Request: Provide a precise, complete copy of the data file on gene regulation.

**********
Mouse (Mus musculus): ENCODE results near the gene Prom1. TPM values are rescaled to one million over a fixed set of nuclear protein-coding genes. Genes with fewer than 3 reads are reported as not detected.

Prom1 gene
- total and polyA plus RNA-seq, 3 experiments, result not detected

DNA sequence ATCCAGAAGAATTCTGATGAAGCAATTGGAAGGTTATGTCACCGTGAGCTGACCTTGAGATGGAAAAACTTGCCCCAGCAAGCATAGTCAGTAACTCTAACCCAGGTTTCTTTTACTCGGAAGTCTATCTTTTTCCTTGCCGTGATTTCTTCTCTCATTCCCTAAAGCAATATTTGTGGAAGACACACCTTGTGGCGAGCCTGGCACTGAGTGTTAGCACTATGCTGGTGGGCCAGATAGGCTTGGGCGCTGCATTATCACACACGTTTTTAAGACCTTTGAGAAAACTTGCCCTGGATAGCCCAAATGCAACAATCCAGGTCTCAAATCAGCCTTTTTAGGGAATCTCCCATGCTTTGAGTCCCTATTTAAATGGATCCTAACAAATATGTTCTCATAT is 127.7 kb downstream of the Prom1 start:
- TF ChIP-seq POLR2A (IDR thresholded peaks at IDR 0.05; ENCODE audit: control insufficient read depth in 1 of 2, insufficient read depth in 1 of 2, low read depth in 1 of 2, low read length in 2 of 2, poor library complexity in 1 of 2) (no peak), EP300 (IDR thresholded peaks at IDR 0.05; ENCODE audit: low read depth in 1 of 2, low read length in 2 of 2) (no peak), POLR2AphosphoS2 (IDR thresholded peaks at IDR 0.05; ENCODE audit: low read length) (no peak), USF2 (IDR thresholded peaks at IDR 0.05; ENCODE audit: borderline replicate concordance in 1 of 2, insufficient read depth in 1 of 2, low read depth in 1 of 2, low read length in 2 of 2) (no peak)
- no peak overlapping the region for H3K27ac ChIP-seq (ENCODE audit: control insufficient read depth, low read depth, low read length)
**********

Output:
Mouse (Mus musculus): ENCODE results near the gene Prom1. TPM values are rescaled to one million over a fixed set of nuclear protein-coding genes. Genes with fewer than 3 reads are reported as not detected.

Prom1 gene
- total and polyA plus RNA-seq, 3 experiments, result not detected

DNA sequence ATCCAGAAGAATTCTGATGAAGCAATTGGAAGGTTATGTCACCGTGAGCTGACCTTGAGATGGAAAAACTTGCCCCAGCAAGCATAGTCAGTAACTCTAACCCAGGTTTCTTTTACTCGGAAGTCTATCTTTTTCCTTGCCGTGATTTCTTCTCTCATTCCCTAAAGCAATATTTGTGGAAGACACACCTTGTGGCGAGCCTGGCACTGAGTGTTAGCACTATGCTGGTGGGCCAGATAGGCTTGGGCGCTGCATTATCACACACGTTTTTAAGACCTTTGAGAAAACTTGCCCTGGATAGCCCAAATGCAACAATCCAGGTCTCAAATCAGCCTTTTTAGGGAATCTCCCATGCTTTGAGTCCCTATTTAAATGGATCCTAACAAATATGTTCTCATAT is 127.7 kb downstream of the Prom1 start:
- TF ChIP-seq POLR2A (IDR thresholded peaks at IDR 0.05; ENCODE audit: control insufficient read depth in 1 of 2, insufficient read depth in 1 of 2, low read depth in 1 of 2, low read length in 2 of 2, poor library complexity in 1 of 2) (no peak), EP300 (IDR thresholded peaks at IDR 0.05; ENCODE audit: low read depth in 1 of 2, low read length in 2 of 2) (no peak), POLR2AphosphoS2 (IDR thresholded peaks at IDR 0.05; ENCODE audit: low read length) (no peak), USF2 (IDR thresholded peaks at IDR 0.05; ENCODE audit: borderline replicate concordance in 1 of 2, insufficient read depth in 1 of 2, low read depth in 1 of 2, low read length in 2 of 2) (no peak)
- no peak overlapping the region for H3K27ac ChIP-seq (ENCODE audit: control insufficient read depth, low read depth, low read length)